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Recipe 6.2 Matching Letters

6.2.1 Problem

You want to see whether a string contains only alphabetic characters.

6.2.2 Solution

The obvious character class for matching regular letters isn't good enough in the general case:

if ($var =~ /^[A-Za-z]+$/) {
    # it is purely alphabetic

because it doesn't pay attention to letters with diacritics or characters from other writing systems. The best solution is to use Unicode properties:

if ($var =~ /^\p{Alphabetic}+$/) {   # or just /^\pL+$/
    print "var is purely alphabetic\n";

On older releases of Perl that don't support Unicode, your only real option was to use either a negated character class:

if ($var =~ /^[^\W\d_]+$/) {
    print "var is purely alphabetic\n";

or, if supported, POSIX character classes:

if ($var =~ /^[[:alpha:]]+$/) {
    print "var is purely alphabetic\n";

But these don't work for non-ASCII letters unless you use locale and the system you're running on actually supports POSIX locales.

6.2.3 Discussion

Apart from Unicode properties or POSIX character classes, Perl can't directly express "something alphabetic" independent of locale, so we have to be more clever. The \w regular expression notation matches one alphabetic, numeric, or underscore character—hereafter known as an "alphanumunder" for short. Therefore, \W is one character that is not one of those. The negated character class [^\W\d_] specifies a character that must be neither a non-alphanumunder, a digit, nor an underscore. That leaves nothing but alphabetics, which is what we were looking for.

Here's how you'd use this in a program:

use locale;
use POSIX 'locale_h';

# the following locale string might be different on your system
unless (setlocale(LC_ALL, "fr_CA.ISO8859-1")) {
    die "couldn't set locale to French Canadian\n";

while (<DATA>) {
    if (/^[^\W\d_]+$/) {
        print "$_: alphabetic\n";
    } else {
        print "$_: line noise\n";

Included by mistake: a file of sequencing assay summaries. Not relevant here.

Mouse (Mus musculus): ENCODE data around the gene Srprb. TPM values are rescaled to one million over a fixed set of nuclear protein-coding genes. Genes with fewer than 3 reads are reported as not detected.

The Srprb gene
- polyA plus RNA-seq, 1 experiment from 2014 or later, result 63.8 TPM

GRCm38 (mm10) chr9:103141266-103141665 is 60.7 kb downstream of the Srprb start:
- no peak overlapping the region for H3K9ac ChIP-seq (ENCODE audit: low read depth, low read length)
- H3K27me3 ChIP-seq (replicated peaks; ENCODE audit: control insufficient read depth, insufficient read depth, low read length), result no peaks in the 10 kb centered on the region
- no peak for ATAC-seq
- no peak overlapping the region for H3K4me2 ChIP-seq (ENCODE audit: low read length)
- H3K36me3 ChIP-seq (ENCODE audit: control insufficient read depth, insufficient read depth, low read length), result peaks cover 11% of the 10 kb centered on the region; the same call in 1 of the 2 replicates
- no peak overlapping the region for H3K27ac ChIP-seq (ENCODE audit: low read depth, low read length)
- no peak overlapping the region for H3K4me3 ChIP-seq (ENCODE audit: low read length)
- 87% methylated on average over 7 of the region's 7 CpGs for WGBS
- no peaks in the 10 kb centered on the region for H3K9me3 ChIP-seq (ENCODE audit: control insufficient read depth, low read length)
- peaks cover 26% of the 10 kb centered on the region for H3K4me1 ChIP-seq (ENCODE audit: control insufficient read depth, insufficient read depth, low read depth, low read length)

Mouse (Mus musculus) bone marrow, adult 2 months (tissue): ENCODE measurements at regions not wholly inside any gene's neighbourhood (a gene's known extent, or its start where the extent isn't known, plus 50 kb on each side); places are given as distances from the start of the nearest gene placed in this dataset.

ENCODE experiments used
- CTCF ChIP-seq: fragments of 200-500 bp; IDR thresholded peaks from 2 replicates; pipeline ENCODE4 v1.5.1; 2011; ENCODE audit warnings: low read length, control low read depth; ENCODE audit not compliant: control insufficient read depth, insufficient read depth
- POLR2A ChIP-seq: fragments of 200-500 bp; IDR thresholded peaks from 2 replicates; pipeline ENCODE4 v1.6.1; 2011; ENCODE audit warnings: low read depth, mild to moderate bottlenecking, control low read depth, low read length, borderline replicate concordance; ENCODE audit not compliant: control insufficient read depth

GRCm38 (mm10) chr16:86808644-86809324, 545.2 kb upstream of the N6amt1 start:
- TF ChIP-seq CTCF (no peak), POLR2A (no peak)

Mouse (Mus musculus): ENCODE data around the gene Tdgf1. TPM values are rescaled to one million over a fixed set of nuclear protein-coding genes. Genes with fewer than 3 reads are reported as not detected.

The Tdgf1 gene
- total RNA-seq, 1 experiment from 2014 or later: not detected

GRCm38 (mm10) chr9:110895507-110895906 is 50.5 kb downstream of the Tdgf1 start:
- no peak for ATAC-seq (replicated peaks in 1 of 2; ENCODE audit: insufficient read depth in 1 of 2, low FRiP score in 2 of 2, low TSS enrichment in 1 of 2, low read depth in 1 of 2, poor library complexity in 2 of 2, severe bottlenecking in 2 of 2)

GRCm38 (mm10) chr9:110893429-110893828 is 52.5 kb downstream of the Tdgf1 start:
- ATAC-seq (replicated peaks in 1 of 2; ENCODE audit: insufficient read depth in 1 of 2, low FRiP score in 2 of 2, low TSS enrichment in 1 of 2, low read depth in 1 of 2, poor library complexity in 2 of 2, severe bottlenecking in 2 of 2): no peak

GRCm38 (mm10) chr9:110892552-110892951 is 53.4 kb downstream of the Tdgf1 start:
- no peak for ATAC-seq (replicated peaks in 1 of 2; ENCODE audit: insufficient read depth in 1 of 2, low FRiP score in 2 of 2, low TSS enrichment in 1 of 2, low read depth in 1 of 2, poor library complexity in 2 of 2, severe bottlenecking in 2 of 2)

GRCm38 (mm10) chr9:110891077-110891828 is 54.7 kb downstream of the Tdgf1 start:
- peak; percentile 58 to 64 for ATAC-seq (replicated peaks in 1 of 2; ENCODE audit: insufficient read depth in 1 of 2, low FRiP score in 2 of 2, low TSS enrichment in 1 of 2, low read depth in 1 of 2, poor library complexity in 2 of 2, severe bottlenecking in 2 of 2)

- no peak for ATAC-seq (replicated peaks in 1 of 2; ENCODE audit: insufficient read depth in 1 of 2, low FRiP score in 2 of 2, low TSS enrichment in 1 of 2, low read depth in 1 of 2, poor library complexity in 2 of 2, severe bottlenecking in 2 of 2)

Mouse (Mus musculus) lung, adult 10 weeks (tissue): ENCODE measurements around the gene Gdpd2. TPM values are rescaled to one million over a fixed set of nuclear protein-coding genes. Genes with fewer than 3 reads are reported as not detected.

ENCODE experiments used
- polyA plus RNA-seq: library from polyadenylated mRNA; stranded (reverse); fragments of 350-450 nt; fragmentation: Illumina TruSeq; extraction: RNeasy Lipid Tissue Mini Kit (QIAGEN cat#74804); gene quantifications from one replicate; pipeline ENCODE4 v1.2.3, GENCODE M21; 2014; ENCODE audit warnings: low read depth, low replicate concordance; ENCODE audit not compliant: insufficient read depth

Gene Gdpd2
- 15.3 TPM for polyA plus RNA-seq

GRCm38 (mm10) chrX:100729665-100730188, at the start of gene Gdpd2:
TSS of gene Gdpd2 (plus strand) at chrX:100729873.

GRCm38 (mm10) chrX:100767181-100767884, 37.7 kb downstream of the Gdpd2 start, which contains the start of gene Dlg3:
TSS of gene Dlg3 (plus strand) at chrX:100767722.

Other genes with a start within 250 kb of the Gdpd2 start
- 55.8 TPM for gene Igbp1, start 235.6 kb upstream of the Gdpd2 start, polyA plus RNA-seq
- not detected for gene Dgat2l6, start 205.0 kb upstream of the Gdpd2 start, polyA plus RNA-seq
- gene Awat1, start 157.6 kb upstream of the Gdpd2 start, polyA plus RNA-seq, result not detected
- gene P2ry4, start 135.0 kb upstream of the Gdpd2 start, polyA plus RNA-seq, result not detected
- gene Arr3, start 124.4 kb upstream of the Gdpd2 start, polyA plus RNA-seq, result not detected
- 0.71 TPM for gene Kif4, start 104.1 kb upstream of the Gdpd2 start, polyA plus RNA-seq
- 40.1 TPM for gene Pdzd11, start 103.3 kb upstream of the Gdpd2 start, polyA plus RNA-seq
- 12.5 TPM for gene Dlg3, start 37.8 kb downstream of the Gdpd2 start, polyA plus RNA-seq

_ _END_ _

POSIX character classes help a little here; available ones are alpha, alnum, ascii, blank, cntrl, digit, graph, lower, print, punct, space, upper, word, and xdigit. These are valid only within a square-bracketed character class specification:

$phone =~ /\b[:digit:]{3}[[:space:][:punct:]]?[:digit:]{4}\b/;     # WRONG
$phone =~ /\b[[:digit:]]{3}[[:space:][:punct:]]?[[:digit:]]{4}\b/; # RIGHT

It would be easier to use properties instead, because they don't have to occur only within other square brackets:

$phone =~ /\b\p{Number}{3}[\p{Space}\p{Punctuation]?\p{Number}{4}\b/;
$phone =~ /\b\pN{3}[\pS\pP]?\pN{4}\b/;   # abbreviated form

Match any one character with Unicode property prop using \p{prop}; to match any character lacking that property, use \P{prop} or [^\p{prop}]. The relevant property when looking for alphabetics is Alphabetic, which can be abbreviated as simply Letter or even just L. Other relevant properties include UppercaseLetter, LowercaseLetter, and TitlecaseLetter; their short forms are Lu, Ll, and Lt, respectively.

6.2.4 See Also

The treatment of locales in Perl in perllocale(1); your system's locale(3) manpage; we discuss locales in greater depth in Recipe 6.12; the "Perl and the POSIX Locale" section of Chapter 7 of Mastering Regular Expressions; also much of that book's Chapter 3

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